His foster mom said he contracted an eye infection that went untreated when he was a stray. He has no vision in his right eye and about 30% vision in the left. When we first brought him home in October 2011, he spent a full 24 hours scanning the house. He would not sleep. He memorized the house with his senses. He still loses his footing and trips and falls from time to time, but he knows the layout better than the rest of us.

Because of the blindness, he’s considered a “special needs” cat. A few months after we adopted him, he started having coughing fits, which, after rounds of tests, was found to be caused by tissue damage on one lung and asthma. He has been hospitalized a few times during bad attacks when he could not catch his breath. I’d say he’s lost at least two of his nine lives already. Most of the time we can avoid hospital visits with daily meds and his inhaler—yes, we have a kitty inhaler. Quincy doesn’t let any of this get him down. He’s very happy, playful and loving.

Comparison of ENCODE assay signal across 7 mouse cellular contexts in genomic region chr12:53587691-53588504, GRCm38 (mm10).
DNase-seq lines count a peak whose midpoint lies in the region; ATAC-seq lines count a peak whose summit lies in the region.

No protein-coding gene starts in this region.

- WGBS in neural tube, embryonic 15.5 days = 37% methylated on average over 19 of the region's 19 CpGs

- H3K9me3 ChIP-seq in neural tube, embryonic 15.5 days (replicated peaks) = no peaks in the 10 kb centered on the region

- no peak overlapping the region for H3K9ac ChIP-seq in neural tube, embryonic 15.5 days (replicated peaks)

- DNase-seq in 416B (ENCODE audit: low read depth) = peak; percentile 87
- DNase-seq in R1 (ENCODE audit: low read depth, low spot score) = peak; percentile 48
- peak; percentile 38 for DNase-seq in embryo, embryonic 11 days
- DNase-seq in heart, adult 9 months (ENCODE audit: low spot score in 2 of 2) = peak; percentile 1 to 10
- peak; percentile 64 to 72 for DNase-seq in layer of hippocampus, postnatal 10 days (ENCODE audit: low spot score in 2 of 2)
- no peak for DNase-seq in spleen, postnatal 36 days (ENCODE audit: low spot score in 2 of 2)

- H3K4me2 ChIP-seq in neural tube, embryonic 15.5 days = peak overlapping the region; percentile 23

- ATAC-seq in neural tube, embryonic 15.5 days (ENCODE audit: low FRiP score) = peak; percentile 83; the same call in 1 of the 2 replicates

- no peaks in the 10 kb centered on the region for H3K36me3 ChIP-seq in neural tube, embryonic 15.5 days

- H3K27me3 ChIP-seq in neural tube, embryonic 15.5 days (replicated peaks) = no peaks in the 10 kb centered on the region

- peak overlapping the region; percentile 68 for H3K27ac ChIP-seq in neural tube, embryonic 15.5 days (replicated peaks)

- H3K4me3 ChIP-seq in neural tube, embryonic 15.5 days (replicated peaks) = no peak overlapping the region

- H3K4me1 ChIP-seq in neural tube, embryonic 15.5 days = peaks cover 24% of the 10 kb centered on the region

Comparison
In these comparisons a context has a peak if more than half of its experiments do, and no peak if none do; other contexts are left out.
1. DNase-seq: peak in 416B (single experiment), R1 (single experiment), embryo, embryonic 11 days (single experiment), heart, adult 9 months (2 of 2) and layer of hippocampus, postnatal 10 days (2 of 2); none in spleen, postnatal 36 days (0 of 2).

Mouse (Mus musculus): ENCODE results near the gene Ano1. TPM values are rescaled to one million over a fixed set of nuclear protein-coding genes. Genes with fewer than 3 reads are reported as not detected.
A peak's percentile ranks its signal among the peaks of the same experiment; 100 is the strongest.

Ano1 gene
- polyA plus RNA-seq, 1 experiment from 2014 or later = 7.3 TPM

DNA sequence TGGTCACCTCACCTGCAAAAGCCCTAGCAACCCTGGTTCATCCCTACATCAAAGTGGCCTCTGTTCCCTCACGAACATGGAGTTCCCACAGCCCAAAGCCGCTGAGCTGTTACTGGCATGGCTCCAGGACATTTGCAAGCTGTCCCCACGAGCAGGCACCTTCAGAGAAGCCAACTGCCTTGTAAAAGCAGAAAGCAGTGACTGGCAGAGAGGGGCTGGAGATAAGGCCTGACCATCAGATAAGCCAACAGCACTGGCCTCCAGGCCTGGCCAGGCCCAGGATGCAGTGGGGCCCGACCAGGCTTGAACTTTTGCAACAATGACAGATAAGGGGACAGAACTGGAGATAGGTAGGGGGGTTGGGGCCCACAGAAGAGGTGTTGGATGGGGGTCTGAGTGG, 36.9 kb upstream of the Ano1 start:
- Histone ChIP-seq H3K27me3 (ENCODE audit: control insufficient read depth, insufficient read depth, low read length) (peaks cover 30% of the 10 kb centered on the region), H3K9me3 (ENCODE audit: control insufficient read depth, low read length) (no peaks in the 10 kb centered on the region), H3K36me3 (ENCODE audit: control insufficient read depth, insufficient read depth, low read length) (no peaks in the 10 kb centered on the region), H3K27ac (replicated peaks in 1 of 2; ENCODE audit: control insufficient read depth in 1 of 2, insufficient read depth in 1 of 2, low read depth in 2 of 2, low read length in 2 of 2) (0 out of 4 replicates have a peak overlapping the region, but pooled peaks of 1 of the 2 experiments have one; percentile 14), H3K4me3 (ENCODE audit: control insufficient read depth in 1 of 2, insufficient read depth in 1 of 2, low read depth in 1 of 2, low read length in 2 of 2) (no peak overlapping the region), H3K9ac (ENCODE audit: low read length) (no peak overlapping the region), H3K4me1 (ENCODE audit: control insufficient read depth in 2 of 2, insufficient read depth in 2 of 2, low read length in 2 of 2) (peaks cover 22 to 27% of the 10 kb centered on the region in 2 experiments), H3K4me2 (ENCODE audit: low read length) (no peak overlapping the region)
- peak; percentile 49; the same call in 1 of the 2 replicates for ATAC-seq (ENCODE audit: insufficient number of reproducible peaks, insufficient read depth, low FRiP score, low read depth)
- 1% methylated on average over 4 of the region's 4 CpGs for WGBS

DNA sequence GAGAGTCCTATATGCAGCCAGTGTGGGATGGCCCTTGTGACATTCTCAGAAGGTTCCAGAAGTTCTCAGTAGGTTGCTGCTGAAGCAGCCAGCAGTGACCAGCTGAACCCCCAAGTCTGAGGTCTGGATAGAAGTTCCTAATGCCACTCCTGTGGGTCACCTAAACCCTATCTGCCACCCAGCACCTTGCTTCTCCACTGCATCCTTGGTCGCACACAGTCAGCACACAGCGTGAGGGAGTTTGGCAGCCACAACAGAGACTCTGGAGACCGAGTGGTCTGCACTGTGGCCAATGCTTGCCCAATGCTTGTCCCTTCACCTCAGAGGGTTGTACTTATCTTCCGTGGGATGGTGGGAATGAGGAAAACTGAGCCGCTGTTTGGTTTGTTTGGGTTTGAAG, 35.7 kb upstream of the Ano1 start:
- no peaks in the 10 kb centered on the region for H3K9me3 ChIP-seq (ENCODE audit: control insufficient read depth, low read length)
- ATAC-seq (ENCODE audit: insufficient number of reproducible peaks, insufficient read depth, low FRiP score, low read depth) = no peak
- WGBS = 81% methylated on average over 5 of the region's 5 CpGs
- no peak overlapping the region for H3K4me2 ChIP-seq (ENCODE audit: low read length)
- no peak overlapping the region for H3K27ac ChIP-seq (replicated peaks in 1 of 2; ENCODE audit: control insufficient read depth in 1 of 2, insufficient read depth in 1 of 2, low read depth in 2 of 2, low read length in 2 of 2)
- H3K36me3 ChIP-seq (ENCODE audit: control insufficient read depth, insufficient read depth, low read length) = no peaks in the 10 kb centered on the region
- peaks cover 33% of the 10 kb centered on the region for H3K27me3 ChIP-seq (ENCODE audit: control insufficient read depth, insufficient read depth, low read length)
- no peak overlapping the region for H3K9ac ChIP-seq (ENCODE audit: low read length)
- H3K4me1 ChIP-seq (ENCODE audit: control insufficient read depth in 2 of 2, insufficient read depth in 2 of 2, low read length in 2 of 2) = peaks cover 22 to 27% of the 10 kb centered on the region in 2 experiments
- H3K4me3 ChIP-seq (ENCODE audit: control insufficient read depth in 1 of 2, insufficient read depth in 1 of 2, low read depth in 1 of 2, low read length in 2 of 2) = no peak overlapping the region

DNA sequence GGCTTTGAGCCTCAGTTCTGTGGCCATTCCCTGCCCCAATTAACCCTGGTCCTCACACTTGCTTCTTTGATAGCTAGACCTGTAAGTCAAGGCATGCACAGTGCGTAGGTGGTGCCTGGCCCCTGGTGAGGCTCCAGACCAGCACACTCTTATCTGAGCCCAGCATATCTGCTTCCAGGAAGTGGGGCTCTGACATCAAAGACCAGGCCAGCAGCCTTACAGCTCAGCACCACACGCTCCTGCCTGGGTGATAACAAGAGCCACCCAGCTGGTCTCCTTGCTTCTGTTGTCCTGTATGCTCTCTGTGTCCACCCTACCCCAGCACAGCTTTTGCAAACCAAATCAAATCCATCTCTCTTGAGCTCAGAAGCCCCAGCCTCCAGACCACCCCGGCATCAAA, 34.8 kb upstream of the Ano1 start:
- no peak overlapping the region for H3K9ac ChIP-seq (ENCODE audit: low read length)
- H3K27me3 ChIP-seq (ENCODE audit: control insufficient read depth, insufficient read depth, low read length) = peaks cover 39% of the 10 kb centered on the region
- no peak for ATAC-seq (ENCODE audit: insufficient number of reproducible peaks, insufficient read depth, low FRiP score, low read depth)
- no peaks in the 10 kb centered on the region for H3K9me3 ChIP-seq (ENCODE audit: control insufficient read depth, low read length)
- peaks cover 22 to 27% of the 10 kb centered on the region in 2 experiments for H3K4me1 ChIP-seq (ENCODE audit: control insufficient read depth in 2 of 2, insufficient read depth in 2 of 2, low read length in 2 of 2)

Quincy and me on sofa

Selfie of me and Quincy chillin’

Here’s to all the animals (human and non-) with clouds and stars in their eyes.

Happy Friday, everyone!


Gerard Depardieu, Grave Robber: The Feline Perspective

“We got elegance, if you ain’t got elegance
You can never ever carry it off.”
–Jerry Herman

The Weirdest Celebrity of the Week Award goes to French actor Gerard Depardieu. Currently in tax-evasion exile in Russia, he disclosed in his autobiography Ca C’est Fait Comme Ca (It Happened Like That or That’s The Way It Was) that he was a former rent boy and grave robber and that he drinks 12 to 14 bottles of wine a day. He also claims to be friends with Vladimir Putin. All I can say is: TMI.

Our guest today is feline advice columnist Quincy M. Fuzzman, aka “Quincy,” who will be sharing his thoughts on Depardieu and other matters.

Quincy, Dramaturge

Mr. Fuzzman . . .

Please, call me Quincy.

Quincy, what, if any, are your thoughts on the recent revelations about Gerard Depardieu?

To be honest, I haven’t given it much thought, Erica. I mean, he’s not very well-known in the Feline Community.

I see, but as you are well-versed in film and the arts in general, what is your response? Do you think he should have brought these bizarre skeletons out of his closet?